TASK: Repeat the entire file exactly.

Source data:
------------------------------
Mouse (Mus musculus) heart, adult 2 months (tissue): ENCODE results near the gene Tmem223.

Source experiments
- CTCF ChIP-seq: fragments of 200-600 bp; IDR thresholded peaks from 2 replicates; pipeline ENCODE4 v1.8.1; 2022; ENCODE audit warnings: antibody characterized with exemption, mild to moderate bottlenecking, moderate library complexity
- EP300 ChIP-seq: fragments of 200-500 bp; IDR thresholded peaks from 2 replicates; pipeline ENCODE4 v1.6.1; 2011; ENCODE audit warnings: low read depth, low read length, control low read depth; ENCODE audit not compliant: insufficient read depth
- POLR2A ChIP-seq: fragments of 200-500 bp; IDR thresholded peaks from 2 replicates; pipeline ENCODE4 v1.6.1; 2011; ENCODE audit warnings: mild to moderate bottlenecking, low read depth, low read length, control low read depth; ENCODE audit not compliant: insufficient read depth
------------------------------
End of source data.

Mouse (Mus musculus) heart, adult 2 months (tissue): ENCODE results near the gene Tmem223.

Source experiments
- CTCF ChIP-seq: fragments of 200-600 bp; IDR thresholded peaks from 2 replicates; pipeline ENCODE4 v1.8.1; 2022; ENCODE audit warnings: antibody characterized with exemption, mild to moderate bottlenecking, moderate library complexity
- EP300 ChIP-seq: fragments of 200-500 bp; IDR thresholded peaks from 2 replicates; pipeline ENCODE4 v1.6.1; 2011; ENCODE audit warnings: low read depth, low read length, control low read depth; ENCODE audit not compliant: insufficient read depth
- POLR2A ChIP-seq: fragments of 200-500 bp; IDR thresholded peaks from 2 replicates; pipeline ENCODE4 v1.6.1; 2011; ENCODE audit warnings: mild to moderate bottlenecking, low read depth, low read length, control low read depth; ENCODE audit not compliant: insufficient read depth